Unpredictable Spring Weather Could Impact Fruit Trees In Utah

May 3, 2018

The up and down weather could impact the health of fruit trees. Experts are trying to warn people before it’s too late.

Spring weather in Utah can be unpredictable, creating frustration for people looking forward to summer weather. But for farmers, the up and down weather could impact the health of fruit trees. Experts are trying to warn people before it’s too late.

Fire blight is a bacteria disease that effects apples, pears, crab apples and hawthorn trees. JayDee Gunnell, a horticulture specialist with Utah State University Extension said the bacteria needs a natural opening to the tree. That opening is through the flowers and blossoms during this time of year.

“Disease needs three things to occur,” Gunnell said. “You need the host which is the plant, you need the pathogen which is typically always there, and then you need the right environment. For bacteria the right environment is warm and wet, which we currently have. With the blossoms being open, it’s a real concern for the bacteria to enter in.”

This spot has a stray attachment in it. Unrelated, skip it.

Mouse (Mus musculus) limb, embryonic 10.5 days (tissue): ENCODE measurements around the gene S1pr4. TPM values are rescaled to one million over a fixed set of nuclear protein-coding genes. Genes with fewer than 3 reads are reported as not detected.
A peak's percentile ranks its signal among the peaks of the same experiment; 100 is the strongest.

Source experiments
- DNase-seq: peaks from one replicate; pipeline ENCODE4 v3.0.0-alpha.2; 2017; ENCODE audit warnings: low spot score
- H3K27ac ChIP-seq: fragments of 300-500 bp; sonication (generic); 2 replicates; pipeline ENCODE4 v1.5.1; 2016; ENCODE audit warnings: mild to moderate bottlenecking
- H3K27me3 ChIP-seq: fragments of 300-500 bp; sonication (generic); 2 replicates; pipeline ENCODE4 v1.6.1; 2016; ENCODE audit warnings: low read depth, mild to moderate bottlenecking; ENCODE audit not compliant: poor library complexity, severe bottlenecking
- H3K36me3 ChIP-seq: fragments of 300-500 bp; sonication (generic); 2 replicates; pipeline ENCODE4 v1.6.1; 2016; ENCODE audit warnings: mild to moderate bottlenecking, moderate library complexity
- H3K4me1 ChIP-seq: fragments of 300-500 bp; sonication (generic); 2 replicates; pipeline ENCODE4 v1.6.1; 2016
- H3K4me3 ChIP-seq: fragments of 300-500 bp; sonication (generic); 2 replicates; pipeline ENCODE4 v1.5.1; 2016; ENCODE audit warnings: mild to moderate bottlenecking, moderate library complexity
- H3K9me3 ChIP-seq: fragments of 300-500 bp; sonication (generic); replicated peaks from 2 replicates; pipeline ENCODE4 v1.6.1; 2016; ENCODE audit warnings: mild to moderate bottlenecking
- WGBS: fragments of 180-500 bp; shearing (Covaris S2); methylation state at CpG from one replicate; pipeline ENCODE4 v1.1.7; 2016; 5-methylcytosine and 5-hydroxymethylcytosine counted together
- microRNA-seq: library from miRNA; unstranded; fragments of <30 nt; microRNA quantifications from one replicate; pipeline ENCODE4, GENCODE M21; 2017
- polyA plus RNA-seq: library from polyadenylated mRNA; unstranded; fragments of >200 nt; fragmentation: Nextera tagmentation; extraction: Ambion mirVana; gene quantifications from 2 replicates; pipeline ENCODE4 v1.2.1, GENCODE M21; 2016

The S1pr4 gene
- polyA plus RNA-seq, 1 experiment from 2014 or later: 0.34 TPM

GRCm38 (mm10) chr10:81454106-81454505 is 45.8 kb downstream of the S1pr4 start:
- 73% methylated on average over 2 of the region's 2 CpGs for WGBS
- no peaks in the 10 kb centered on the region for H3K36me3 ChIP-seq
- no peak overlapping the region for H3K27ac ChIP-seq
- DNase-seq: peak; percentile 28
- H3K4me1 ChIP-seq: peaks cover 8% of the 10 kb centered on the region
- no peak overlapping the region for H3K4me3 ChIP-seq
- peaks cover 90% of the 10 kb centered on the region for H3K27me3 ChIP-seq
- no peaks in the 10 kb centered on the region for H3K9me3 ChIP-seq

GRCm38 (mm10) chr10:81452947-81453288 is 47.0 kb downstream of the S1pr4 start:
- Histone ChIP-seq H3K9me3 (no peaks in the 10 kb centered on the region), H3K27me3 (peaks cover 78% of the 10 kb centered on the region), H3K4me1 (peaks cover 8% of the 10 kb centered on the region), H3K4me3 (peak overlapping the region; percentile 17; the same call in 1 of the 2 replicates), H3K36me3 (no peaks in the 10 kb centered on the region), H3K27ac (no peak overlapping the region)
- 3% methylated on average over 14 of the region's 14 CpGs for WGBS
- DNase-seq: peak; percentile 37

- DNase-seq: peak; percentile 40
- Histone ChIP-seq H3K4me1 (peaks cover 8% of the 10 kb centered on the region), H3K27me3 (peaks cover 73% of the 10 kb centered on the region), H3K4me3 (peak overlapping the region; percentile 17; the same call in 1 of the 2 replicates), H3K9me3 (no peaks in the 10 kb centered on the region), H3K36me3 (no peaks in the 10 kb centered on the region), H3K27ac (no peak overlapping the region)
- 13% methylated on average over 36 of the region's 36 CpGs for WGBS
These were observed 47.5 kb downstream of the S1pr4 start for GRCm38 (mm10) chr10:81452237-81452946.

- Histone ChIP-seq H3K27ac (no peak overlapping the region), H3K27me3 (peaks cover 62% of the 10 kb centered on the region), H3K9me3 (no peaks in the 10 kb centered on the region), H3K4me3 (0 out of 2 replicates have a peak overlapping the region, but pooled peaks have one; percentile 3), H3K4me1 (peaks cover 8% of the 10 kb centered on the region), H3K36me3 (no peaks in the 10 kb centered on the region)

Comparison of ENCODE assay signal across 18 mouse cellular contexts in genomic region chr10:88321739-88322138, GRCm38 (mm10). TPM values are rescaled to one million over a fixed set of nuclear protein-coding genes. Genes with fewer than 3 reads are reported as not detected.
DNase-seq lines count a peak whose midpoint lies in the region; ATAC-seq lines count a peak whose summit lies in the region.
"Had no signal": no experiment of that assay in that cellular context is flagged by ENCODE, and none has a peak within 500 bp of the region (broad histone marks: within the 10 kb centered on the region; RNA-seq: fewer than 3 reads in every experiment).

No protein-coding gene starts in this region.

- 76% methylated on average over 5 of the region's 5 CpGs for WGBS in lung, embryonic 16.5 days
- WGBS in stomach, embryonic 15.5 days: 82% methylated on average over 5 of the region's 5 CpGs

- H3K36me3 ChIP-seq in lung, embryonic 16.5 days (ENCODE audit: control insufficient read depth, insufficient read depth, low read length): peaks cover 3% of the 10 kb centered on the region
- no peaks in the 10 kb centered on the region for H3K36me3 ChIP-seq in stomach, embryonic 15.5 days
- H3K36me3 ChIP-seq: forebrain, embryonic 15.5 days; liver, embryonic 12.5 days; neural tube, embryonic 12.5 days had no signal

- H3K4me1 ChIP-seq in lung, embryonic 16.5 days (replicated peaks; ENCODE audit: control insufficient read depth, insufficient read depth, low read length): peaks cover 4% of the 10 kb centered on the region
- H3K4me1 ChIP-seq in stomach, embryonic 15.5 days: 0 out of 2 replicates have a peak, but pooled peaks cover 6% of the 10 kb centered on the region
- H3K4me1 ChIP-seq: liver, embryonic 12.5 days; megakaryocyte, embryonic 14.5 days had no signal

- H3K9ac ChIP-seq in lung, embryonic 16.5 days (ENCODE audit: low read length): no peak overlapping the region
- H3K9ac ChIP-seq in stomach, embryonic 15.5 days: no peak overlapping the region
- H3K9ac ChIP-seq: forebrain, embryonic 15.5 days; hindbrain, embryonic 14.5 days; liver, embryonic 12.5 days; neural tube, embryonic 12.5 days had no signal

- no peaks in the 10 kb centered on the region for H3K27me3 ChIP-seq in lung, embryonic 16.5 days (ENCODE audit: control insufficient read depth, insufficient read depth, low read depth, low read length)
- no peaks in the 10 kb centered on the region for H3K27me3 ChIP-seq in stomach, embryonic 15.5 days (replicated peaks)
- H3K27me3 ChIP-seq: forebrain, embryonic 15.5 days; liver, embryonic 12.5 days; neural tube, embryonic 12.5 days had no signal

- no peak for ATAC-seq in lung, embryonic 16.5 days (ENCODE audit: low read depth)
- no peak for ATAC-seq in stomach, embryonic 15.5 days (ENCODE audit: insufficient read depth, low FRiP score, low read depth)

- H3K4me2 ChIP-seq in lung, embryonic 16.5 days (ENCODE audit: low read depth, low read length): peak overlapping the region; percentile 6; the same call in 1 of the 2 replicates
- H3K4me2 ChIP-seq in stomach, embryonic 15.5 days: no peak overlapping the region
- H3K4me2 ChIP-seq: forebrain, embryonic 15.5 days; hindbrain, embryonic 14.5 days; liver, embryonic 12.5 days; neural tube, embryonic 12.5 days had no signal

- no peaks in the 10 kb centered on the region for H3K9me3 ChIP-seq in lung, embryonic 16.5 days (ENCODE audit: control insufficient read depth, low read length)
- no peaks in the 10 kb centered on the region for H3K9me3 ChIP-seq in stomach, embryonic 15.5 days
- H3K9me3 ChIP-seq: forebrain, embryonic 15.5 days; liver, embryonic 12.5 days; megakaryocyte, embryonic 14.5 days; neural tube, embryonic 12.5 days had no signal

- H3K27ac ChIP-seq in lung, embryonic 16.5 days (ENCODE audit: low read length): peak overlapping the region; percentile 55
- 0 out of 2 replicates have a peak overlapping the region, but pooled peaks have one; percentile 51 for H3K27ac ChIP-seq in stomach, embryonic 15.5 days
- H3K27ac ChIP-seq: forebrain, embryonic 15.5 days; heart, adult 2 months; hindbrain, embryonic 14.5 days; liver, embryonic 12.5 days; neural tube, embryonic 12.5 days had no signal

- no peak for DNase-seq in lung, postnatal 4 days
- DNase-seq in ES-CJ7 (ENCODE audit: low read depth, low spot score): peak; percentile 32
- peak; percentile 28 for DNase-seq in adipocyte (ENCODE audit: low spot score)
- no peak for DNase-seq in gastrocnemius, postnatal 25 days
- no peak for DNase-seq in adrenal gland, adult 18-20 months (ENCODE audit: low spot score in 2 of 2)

Gunnell said commercial growers are already aware of the fire blight risk.

“Our message is more for home owners, that if they have these certain species of trees that now is the time to protect those blossoms," Gunnell said. “The main way to prevent fire blight from entering into the trees is through a preventative antibiotic spray or a fixed copper.”

Gunnell said you can buy the sprays at any local nursery, but the window to prevent fire blight is short.

“You need to spray the tree while they’re in bloom and while the weather is wet and warm,” Gunnell said.

Many trees last year were effected by fire blight and Gunnell said they will be more susceptible this year. If you are too late, fire blight symptoms will show up about two weeks after bloom.

“What happens is the blossoms will darken and blacken and just kind of curl,” Gunnell said. “If you see that you can remove those at that time. Ideally you’d be pruning those infected areas out in the dormant season, about 8-10 inches below any visible darkness. Because it’s a bacteria and inside the plant it grows really rapidly, so that’s why you want to go below any visible symptom.”

Gunnell said crabapple trees can usually withstand untreated symptoms long-term, but pear trees will die if left untreated.